The pudding

Yet another tasty treat given to us by the Victorians was the Christmas Pudding. Although it had origins in medieval times, a Twelfth Cake was the delicacy of choice before. This was eaten on the last evening of Christmas celebrations and would have a dried pea hidden in one side and a dried bean in the other. Whether noble or servant, the man who found the bean would be the King or Lord of Misrule for the night and the woman who found the pea would be the Queen or Lady of Misrule.

When the Twelfth Cake was replaced by the Christmas (or Plum) Pudding, the custom of hiding things inside wasn't entirely lost. Coins and other tokens were traditionally mixed into the batter, which was supposed to be made on or just after the Sunday before advent - now known as Stir-up Sunday - and mixed clockwise, with each member of the household giving it a stir while making a wish.

Then, of course, there are the mince pies. You'll need to get your cupboards stocked up - if you want to ensure good health and happiness in the new year, you must eat a mince pie every day between Christmas Eve and January 5th! Traditionally, the pies were made on Stir-up Sunday, too, with the same customs as Christmas Puddings. But long before they were a sweet treat to leave out for Santa, they were a savoury dish (a favourite of both King Henry V and VII), filled with finely minced meat, usually mutton, chopped up fruit and preserving liquid - ideal for keeping you full in the winter months.

The festivities

Family singing Christmas carols

Feasts and fasts

We have the Romans to thank for a lot of our Christmas festivities, including having them in December. Their Saturnalia festival featured banqueting, partying, gift giving and general merriment, where people were given gag gifts - like often happens in modern-day Secret Santa. It's believed the early Christians chose this time of year for their celebrations to match up with Saturnalia and other pagan winter festivities.

Modern advent celebrations are a pretty modern concept. For centuries, advent was a time for fasting, while the twelve days of Christmas (25th/26th December to 5th/6th January) - also known as yuletide, or 'The Daft Days' in Scotland - was the time for feasting and merriment.

In fact, holy day festivals, like Christmas, became so wild that they actually got banned in the 17th century during the Reformation. The Puritan government felt that every Sunday should be classed as a holy day, and that unnecessary and frivolous festivals should be spent in respectful contemplation. They even had soldiers keeping an eye on anyone preparing food for Christmas feasts or holding special church ceremonies and would fine you if you were caught!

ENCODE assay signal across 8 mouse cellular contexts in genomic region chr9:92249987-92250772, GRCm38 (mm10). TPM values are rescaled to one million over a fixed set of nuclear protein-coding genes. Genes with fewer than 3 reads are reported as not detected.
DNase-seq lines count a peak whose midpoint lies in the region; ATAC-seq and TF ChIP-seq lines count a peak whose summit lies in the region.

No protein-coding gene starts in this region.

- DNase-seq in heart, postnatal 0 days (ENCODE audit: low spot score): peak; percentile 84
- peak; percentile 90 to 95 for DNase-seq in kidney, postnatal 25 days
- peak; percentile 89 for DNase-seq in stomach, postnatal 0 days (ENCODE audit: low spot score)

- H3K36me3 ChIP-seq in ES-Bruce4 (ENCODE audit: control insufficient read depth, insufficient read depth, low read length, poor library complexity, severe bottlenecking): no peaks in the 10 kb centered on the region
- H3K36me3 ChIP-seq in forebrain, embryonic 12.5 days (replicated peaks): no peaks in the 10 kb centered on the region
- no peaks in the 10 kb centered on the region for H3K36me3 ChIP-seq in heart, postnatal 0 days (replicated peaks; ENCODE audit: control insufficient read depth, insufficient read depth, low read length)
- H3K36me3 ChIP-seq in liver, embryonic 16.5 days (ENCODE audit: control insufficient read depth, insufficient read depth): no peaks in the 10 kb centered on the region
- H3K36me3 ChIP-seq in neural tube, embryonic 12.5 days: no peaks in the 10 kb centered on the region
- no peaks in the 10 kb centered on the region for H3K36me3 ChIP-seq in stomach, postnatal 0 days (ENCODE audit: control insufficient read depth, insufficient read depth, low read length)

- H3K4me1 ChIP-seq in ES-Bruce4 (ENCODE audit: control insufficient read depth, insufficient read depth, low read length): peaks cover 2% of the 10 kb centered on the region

This all sounds very community-based, doesn't it? Not quite the family-orientated Christmas we're used to in the 21st century. Three guesses for who's responsible for that shift... Yes, that's right - Charles Dickens. Well, we can't give him all the credit, but his nostalgic view of his childhood Christmases that made its way into A Christmas Carol and his other Christmas tales helped take Christmas from a time of raucous feasting to a time for giving, reflecting, and gathering with family and friends.

Music and theatre

You've probably heard of midnight mass, where Christian (mainly Catholic) church services take place late on Christmas Eve, either beginning or ending at midnight when Christmas Day begins. But have you heard of 3am carols?! Plygain, one of the oldest Welsh Christmas traditions, would see men gather in a church for a carol service between 3am and 6am before heading home to their families with the rising sun. The first record of this custom is from the 13th century, and it continued up until the 19th century. Even now, there are still places in Wales where you can attend a Plygain service if you're up early (or late) enough.

This isn't the most curious Welsh carolling tradition, though. Wassailing was a tradition across the country and overseas that saw members of the community go singing door to door, offering a mulled drink (often cider) from the wassail bowl in exchange for gifts. Traditionally this was done on Twelfth Night, although dates varied from place to place, and the custom still exists in some places in the UK.

However, some communities in Wales, and some in England too, do it a little differently - they're accompanied by the Mari Lwyd. This is a hobby horse made with the skull of a horse attached to a pole and carried by someone hidden under a white cloth. You'll want to search for pics of this one! The Mari Lwyd will turn up at your door and challenge you to a battle of wits, starting by singing about wanting to be let in. The homeowner (with the door shut) will then have to retaliate in rhyme, going back and forth until one fails to produce a rhyme or gives up. If the homeowner wins, the Mari Lwyd will leave, but if the spectral horse wins the battle, it will be let in and allowed to take anything from the kitchen cupboards that it wants! This tradition is still kept alive in some parts of Wales, so make sure you flex your rhyming muscles before the festivities begin.